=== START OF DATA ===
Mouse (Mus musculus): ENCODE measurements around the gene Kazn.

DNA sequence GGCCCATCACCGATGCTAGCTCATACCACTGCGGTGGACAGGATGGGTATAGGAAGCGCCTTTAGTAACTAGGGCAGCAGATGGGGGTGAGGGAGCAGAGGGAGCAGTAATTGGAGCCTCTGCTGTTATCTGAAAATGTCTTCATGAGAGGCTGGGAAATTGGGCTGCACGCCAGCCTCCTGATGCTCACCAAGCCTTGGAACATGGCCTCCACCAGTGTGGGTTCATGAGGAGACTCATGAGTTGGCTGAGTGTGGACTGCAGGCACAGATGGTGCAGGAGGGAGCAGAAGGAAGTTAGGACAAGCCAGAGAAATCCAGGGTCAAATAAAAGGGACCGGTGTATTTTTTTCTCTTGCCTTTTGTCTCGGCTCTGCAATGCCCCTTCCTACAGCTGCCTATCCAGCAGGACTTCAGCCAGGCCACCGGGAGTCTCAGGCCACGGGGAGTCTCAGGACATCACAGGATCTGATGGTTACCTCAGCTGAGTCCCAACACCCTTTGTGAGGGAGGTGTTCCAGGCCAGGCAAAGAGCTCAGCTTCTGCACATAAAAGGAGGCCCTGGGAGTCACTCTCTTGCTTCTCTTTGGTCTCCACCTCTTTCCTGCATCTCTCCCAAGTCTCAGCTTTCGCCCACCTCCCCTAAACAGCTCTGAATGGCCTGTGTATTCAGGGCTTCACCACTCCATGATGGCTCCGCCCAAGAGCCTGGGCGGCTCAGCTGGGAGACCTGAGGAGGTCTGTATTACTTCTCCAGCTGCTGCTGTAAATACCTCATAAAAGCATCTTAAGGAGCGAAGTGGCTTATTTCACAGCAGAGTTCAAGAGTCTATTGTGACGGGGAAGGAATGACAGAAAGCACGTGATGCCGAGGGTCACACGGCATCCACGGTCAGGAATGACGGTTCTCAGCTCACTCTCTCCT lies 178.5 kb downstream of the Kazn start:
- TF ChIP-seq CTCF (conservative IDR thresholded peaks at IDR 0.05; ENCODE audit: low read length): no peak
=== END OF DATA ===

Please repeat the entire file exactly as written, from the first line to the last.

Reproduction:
Mouse (Mus musculus): ENCODE measurements around the gene Kazn.

DNA sequence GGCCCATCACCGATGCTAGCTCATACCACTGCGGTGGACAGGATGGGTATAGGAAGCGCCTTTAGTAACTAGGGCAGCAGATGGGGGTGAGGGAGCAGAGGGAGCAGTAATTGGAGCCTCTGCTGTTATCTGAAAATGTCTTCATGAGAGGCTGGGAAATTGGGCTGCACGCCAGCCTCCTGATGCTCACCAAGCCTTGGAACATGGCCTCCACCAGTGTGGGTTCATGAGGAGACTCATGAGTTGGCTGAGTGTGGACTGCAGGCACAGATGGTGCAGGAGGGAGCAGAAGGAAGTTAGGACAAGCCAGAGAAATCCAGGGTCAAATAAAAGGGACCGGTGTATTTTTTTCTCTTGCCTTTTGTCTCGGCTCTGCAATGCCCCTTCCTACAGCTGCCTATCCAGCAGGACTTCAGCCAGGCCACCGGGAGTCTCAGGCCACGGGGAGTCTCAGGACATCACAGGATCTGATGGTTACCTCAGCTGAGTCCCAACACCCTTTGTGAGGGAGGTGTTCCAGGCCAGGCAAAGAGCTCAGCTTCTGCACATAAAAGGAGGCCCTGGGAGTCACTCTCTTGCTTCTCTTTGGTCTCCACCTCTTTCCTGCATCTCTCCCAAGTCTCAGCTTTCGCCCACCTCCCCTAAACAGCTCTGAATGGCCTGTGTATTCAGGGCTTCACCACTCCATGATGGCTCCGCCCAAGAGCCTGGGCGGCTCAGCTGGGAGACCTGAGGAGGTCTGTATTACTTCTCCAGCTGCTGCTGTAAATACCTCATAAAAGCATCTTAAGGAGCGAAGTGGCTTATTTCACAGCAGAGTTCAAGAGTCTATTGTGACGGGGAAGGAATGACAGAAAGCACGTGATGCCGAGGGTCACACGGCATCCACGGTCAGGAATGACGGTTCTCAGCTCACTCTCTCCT lies 178.5 kb downstream of the Kazn start:
- TF ChIP-seq CTCF (conservative IDR thresholded peaks at IDR 0.05; ENCODE audit: low read length): no peak